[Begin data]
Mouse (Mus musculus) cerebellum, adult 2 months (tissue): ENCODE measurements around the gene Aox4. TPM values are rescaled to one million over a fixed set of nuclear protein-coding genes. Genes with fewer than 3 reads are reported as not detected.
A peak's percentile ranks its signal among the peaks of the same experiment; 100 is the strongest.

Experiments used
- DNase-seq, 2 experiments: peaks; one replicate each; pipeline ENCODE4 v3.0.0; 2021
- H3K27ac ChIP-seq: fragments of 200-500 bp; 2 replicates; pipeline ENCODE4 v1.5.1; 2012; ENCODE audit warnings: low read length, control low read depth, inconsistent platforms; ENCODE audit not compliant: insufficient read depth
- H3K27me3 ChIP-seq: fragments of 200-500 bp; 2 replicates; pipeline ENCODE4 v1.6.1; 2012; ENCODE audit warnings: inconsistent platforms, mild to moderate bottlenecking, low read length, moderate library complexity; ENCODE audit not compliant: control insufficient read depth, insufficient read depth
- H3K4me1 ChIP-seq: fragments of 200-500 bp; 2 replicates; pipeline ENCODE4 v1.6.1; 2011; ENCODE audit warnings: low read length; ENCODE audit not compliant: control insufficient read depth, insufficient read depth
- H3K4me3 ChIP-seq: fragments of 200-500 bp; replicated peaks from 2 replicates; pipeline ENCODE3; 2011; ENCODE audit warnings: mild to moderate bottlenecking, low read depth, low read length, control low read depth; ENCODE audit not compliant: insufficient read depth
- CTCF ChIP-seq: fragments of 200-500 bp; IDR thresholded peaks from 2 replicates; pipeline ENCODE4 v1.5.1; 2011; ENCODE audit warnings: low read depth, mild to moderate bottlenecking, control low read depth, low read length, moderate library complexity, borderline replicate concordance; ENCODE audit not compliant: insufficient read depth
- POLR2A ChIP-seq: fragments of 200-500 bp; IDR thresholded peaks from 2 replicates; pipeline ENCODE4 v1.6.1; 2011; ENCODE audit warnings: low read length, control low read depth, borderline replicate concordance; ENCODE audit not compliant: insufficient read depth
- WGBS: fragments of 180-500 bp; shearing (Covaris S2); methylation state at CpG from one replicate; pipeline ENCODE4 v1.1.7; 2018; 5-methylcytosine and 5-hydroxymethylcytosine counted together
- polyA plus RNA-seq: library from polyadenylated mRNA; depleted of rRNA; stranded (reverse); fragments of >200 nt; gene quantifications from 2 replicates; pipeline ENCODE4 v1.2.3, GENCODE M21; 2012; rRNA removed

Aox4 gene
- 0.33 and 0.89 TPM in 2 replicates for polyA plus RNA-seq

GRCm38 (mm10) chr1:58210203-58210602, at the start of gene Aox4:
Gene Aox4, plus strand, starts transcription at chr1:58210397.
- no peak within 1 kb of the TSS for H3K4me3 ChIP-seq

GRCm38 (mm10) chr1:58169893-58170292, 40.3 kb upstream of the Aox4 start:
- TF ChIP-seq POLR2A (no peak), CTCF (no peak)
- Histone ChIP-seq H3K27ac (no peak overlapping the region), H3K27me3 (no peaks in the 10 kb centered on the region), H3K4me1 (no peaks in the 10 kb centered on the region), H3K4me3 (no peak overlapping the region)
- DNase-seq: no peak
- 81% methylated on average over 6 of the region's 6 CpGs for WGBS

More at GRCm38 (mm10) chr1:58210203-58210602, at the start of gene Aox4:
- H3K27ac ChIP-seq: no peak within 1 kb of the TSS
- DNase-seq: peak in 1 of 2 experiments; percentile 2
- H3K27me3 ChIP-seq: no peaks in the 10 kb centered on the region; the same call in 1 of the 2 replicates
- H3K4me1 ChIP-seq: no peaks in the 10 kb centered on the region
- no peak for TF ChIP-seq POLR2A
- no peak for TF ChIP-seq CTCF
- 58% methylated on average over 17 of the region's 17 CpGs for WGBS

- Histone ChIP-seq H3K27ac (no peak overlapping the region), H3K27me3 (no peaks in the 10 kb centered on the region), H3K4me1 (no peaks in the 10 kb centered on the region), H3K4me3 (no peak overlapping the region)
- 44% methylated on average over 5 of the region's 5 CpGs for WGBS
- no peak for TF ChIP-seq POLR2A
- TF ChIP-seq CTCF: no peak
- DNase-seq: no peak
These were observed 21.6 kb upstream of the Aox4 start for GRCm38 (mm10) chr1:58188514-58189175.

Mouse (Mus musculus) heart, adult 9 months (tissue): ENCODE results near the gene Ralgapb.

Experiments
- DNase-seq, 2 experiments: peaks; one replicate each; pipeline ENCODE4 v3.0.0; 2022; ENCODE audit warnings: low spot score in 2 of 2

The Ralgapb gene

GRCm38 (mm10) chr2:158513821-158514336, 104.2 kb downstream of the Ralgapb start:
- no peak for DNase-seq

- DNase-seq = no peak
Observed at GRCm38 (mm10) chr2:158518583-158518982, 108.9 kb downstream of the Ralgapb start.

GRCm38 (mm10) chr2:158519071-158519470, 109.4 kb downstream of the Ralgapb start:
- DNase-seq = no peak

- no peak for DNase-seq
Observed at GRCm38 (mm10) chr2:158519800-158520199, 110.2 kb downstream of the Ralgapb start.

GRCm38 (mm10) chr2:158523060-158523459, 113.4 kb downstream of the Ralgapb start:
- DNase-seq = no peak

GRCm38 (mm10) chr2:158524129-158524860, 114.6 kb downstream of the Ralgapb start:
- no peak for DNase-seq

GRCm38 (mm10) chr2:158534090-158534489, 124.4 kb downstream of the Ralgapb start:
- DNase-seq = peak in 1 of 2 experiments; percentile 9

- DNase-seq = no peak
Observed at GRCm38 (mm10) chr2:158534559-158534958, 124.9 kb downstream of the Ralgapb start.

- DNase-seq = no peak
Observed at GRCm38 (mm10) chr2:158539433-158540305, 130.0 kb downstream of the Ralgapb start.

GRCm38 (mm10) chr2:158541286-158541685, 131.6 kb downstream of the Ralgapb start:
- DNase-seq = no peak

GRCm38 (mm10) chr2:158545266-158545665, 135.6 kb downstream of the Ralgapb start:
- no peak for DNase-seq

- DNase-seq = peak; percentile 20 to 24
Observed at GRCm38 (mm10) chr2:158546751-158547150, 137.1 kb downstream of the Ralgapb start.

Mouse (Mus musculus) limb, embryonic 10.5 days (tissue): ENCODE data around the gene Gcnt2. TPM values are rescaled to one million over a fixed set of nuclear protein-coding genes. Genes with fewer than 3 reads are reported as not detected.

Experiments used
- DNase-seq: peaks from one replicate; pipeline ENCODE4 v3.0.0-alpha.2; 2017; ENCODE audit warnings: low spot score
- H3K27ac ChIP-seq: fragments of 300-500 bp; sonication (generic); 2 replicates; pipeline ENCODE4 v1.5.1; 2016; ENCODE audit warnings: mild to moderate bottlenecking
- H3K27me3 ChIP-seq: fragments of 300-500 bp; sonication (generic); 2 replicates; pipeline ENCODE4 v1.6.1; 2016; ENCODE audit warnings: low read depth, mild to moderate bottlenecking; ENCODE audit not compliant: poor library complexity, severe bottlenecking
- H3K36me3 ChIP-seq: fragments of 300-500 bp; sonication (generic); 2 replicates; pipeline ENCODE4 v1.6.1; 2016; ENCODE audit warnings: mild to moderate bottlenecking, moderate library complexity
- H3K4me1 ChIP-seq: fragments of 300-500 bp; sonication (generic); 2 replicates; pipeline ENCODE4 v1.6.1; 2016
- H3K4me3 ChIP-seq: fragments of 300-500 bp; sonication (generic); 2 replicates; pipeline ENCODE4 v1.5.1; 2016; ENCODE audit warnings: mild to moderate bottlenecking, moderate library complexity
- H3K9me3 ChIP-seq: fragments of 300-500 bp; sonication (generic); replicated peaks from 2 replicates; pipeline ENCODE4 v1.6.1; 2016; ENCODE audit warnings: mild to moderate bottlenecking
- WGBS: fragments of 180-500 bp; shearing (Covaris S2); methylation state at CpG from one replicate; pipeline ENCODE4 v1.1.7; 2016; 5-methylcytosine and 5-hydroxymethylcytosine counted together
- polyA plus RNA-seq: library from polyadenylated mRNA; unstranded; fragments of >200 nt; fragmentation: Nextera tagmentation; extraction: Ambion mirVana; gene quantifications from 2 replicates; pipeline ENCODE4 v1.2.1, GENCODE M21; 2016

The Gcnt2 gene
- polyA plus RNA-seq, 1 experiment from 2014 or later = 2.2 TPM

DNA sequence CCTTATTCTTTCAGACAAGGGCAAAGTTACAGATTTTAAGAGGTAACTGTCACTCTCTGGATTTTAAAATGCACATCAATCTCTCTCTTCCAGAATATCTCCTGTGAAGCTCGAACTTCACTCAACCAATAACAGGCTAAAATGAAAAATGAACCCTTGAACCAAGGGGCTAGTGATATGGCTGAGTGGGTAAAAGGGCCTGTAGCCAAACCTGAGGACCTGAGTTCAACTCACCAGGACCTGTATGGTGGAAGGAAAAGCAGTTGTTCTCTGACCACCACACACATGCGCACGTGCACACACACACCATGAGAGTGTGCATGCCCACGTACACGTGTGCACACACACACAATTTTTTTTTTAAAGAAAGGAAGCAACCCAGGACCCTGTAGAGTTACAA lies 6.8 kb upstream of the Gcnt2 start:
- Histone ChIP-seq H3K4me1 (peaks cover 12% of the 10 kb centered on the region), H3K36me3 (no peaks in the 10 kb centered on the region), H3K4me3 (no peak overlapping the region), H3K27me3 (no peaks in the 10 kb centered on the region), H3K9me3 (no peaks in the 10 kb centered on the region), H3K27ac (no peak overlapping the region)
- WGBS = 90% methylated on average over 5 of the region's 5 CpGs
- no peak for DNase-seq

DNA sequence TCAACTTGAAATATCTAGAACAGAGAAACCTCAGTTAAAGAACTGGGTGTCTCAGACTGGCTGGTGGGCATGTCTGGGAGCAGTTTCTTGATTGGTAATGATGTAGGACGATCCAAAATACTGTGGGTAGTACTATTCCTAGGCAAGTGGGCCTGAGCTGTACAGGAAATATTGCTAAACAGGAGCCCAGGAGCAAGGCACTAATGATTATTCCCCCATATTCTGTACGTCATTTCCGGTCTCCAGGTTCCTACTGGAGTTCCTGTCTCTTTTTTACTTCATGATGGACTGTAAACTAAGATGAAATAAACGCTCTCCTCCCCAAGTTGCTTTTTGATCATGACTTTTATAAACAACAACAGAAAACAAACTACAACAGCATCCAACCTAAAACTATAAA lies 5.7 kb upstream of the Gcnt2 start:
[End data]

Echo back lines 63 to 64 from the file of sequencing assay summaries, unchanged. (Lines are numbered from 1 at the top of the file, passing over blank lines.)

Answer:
- DNase-seq = peak; percentile 20 to 24
Observed at GRCm38 (mm10) chr2:158546751-158547150, 137.1 kb downstream of the Ralgapb start.